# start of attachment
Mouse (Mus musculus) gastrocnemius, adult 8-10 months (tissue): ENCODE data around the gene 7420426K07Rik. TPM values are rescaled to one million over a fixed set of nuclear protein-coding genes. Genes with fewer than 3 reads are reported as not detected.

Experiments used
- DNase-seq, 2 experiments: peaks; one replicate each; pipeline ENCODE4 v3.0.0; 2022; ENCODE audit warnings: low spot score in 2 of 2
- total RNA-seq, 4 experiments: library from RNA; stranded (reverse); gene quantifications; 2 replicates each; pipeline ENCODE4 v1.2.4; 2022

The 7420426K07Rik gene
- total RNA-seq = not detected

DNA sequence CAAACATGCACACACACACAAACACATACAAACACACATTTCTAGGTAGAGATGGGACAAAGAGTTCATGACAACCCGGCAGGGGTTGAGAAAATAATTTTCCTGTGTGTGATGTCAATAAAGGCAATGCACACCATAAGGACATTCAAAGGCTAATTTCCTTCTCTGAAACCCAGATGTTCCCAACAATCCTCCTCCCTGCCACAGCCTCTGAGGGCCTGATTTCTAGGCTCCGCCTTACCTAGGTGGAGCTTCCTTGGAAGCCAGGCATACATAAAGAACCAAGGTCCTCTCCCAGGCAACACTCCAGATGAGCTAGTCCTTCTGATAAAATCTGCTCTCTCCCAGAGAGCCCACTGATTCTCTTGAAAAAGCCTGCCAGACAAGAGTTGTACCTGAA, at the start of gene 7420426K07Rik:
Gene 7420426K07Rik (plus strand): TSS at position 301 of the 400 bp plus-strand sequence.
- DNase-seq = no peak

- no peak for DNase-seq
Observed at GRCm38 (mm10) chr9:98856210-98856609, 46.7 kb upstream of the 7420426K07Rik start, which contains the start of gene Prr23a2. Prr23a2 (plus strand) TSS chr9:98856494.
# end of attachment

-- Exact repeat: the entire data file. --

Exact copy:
Mouse (Mus musculus) gastrocnemius, adult 8-10 months (tissue): ENCODE data around the gene 7420426K07Rik. TPM values are rescaled to one million over a fixed set of nuclear protein-coding genes. Genes with fewer than 3 reads are reported as not detected.

Experiments used
- DNase-seq, 2 experiments: peaks; one replicate each; pipeline ENCODE4 v3.0.0; 2022; ENCODE audit warnings: low spot score in 2 of 2
- total RNA-seq, 4 experiments: library from RNA; stranded (reverse); gene quantifications; 2 replicates each; pipeline ENCODE4 v1.2.4; 2022

The 7420426K07Rik gene
- total RNA-seq = not detected

DNA sequence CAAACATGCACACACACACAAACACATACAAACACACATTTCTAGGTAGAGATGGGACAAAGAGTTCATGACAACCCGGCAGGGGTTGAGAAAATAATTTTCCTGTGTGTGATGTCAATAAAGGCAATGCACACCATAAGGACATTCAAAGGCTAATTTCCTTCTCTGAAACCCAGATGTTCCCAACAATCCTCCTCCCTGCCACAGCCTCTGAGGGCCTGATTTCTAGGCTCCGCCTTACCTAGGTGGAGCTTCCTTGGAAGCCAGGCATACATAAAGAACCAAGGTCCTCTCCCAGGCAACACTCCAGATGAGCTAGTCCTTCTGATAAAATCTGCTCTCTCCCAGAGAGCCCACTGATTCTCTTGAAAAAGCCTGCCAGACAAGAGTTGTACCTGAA, at the start of gene 7420426K07Rik:
Gene 7420426K07Rik (plus strand): TSS at position 301 of the 400 bp plus-strand sequence.
- DNase-seq = no peak

- no peak for DNase-seq
Observed at GRCm38 (mm10) chr9:98856210-98856609, 46.7 kb upstream of the 7420426K07Rik start, which contains the start of gene Prr23a2. Prr23a2 (plus strand) TSS chr9:98856494.